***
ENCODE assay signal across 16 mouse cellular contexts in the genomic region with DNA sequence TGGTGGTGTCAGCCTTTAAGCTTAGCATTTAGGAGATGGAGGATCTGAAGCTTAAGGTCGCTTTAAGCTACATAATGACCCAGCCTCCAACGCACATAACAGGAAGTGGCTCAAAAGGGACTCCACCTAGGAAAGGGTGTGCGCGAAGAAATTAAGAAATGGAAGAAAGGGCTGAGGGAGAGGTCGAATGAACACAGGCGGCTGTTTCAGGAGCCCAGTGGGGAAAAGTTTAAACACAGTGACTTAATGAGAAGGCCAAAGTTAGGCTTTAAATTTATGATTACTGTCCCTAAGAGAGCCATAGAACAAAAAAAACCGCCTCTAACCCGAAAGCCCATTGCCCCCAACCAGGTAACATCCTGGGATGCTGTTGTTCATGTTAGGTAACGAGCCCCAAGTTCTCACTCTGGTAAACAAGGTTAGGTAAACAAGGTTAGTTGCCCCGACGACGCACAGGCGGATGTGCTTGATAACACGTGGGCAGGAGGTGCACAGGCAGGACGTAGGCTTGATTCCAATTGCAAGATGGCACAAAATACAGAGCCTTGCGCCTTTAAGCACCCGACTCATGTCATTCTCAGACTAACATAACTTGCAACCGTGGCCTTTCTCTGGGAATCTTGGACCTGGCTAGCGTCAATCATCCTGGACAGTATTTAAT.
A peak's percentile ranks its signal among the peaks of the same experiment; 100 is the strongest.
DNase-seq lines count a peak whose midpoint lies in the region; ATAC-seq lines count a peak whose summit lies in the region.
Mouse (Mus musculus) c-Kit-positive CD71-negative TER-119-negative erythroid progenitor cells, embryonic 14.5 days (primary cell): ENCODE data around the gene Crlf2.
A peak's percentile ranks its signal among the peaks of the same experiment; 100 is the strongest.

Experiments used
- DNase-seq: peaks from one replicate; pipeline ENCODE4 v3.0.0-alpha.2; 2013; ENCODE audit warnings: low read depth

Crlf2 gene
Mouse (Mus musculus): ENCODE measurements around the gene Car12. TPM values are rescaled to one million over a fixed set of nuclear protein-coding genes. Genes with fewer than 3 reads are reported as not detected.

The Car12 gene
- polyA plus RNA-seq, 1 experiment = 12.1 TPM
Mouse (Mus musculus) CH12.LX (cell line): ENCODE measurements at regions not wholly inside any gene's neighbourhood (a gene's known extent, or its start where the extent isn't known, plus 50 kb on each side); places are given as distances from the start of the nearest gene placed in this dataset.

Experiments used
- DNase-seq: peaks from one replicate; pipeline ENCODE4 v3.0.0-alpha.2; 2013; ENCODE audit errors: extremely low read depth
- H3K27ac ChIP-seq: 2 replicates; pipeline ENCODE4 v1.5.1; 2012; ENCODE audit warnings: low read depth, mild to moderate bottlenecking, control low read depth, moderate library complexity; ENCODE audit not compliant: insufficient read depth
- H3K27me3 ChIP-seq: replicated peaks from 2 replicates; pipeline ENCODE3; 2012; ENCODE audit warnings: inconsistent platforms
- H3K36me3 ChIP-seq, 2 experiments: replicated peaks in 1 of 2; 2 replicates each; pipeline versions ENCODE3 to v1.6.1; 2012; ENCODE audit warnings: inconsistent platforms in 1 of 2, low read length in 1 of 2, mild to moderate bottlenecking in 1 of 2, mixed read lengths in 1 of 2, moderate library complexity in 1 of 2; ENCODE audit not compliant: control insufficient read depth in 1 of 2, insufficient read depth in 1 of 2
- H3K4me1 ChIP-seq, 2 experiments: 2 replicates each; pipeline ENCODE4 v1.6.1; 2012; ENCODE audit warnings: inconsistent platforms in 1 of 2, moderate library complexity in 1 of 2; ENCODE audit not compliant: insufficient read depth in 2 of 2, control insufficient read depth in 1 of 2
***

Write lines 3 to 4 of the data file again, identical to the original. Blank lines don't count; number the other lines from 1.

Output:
DNase-seq lines count a peak whose midpoint lies in the region; ATAC-seq lines count a peak whose summit lies in the region.
Mouse (Mus musculus) c-Kit-positive CD71-negative TER-119-negative erythroid progenitor cells, embryonic 14.5 days (primary cell): ENCODE data around the gene Crlf2.